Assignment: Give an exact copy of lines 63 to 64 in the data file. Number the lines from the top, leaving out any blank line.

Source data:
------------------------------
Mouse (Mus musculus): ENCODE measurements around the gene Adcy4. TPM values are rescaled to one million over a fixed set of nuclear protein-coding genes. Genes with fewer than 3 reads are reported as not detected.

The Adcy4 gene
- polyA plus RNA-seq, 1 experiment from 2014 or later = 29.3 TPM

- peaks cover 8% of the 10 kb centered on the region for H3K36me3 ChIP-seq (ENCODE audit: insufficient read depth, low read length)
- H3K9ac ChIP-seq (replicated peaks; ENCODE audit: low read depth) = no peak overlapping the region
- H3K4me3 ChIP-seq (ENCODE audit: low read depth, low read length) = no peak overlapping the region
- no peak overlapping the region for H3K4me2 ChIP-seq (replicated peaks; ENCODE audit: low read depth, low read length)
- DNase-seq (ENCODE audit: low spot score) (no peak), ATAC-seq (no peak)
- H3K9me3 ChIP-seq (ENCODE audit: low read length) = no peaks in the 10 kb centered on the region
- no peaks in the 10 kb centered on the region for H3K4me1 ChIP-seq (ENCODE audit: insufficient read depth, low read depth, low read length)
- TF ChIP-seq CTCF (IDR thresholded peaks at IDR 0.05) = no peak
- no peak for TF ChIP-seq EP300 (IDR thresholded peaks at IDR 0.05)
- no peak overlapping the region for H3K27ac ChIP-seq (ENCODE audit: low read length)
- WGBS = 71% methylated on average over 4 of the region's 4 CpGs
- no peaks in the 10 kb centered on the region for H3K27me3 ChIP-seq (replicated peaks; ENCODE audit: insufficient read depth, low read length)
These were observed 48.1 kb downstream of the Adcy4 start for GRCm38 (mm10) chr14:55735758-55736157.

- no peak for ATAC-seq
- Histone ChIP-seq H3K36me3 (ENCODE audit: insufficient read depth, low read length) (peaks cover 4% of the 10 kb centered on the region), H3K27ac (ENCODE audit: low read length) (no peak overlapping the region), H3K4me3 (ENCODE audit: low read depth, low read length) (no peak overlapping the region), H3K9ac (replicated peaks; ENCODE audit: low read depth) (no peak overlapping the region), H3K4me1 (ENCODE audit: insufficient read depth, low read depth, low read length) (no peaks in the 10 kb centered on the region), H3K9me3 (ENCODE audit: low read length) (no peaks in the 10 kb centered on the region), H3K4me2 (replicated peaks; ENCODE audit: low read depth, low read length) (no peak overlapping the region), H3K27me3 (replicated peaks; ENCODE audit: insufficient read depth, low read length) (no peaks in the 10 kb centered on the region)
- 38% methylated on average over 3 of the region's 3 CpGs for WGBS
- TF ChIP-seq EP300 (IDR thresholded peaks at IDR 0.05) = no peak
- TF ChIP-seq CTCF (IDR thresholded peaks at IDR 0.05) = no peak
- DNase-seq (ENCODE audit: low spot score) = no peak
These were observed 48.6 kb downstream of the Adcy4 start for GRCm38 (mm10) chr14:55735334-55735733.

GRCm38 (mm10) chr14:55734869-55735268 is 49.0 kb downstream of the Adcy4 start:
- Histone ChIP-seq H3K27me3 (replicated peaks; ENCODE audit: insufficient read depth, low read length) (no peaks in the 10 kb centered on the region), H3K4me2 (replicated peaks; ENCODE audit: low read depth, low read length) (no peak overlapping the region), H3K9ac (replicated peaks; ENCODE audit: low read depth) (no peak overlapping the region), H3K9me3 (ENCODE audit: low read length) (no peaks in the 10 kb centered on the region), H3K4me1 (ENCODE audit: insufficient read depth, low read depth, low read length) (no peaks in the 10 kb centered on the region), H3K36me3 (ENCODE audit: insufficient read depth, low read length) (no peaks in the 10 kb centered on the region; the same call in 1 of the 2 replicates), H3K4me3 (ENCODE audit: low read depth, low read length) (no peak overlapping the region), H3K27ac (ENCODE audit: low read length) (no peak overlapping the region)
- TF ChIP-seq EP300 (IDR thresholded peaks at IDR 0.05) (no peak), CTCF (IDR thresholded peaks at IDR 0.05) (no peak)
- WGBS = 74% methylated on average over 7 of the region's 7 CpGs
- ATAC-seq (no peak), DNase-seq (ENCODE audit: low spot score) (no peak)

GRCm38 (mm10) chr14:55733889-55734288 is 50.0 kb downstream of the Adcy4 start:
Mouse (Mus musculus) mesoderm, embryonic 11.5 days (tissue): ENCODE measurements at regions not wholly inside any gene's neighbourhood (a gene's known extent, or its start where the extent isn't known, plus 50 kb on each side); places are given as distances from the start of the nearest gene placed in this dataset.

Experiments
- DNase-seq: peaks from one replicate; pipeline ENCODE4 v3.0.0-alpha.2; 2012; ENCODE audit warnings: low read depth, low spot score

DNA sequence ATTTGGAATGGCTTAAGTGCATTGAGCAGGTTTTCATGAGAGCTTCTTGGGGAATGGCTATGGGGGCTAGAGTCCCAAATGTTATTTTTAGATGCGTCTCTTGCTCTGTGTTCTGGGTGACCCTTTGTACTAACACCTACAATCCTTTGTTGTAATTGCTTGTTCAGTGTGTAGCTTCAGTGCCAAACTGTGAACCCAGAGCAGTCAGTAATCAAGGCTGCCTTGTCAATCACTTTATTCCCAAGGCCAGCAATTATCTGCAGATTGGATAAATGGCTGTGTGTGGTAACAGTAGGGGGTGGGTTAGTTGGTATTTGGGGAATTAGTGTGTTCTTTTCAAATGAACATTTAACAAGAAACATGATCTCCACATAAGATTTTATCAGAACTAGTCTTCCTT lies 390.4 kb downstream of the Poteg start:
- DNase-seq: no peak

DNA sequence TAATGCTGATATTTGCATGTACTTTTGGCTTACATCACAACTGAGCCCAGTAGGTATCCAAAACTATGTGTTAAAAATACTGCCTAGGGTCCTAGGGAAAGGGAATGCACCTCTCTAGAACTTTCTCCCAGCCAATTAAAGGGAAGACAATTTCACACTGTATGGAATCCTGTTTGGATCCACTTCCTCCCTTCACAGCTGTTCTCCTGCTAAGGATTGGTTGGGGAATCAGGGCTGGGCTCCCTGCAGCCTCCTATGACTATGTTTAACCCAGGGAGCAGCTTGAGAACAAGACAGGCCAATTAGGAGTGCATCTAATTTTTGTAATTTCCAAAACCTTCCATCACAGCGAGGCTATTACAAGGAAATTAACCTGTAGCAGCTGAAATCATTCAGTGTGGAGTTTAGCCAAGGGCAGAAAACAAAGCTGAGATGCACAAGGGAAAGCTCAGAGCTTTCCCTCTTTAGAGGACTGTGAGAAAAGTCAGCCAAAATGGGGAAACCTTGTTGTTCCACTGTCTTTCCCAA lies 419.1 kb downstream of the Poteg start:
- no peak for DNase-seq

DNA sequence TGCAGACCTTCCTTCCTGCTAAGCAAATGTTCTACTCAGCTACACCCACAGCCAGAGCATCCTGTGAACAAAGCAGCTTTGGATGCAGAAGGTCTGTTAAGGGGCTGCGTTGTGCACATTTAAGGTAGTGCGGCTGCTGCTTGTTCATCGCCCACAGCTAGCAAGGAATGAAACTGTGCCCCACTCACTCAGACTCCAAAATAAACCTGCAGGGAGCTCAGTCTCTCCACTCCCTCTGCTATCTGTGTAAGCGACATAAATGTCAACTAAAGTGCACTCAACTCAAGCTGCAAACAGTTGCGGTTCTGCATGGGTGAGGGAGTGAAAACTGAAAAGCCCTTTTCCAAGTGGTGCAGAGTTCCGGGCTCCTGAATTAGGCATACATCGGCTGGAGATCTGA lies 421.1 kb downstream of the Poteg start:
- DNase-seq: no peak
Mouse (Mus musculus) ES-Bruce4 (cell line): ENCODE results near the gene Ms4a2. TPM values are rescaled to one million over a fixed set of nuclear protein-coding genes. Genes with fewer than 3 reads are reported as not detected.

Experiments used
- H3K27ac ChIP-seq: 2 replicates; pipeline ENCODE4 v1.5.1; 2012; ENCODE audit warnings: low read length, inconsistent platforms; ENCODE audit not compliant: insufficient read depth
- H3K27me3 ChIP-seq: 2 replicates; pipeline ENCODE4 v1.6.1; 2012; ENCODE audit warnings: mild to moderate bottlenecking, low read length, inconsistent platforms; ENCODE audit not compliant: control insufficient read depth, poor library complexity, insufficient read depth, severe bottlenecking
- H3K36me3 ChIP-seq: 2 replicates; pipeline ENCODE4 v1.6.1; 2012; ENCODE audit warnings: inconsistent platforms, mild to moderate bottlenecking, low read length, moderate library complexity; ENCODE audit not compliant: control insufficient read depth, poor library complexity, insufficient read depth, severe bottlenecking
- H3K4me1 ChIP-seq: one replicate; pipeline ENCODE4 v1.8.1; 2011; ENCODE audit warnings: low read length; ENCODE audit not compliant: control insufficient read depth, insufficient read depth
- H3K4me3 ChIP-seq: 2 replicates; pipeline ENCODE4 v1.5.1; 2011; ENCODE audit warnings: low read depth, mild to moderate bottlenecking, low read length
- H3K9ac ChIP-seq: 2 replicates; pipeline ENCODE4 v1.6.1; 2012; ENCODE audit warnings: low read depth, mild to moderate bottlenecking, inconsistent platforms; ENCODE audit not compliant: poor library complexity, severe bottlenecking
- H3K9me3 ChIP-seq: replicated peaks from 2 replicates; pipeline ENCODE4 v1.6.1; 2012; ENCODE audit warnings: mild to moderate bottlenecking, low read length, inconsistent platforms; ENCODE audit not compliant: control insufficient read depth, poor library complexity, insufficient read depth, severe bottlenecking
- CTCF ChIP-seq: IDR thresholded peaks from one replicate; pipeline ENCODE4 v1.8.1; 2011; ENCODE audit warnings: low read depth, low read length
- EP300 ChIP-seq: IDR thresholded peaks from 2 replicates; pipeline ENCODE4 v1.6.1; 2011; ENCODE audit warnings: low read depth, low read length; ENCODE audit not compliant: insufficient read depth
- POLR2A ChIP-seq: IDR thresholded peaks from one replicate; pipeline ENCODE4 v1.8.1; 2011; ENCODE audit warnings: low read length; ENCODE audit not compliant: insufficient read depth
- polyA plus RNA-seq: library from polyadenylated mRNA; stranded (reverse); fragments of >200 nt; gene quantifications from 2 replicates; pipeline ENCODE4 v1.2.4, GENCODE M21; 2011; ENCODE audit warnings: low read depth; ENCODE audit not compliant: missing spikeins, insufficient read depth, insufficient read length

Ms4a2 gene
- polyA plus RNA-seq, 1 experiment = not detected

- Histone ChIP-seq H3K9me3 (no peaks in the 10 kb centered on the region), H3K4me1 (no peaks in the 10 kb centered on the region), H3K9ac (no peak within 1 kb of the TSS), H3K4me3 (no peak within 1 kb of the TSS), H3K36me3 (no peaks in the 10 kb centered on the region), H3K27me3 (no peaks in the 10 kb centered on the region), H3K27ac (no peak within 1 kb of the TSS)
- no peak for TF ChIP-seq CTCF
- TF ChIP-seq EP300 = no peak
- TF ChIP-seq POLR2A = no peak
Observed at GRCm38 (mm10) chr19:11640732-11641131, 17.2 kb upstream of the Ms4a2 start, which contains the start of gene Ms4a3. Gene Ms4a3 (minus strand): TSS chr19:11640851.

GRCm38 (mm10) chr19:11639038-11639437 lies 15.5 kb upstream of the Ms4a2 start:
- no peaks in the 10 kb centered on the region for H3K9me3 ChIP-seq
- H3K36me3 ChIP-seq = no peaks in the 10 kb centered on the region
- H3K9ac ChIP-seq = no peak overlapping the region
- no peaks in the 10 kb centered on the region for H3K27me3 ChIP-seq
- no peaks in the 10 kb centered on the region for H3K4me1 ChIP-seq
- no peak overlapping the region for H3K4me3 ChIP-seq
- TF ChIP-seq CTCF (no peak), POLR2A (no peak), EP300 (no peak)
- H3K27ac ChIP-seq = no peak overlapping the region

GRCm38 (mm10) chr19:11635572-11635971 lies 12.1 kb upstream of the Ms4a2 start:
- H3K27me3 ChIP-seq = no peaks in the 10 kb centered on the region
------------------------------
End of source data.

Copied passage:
- no peaks in the 10 kb centered on the region for H3K27me3 ChIP-seq
- no peaks in the 10 kb centered on the region for H3K4me1 ChIP-seq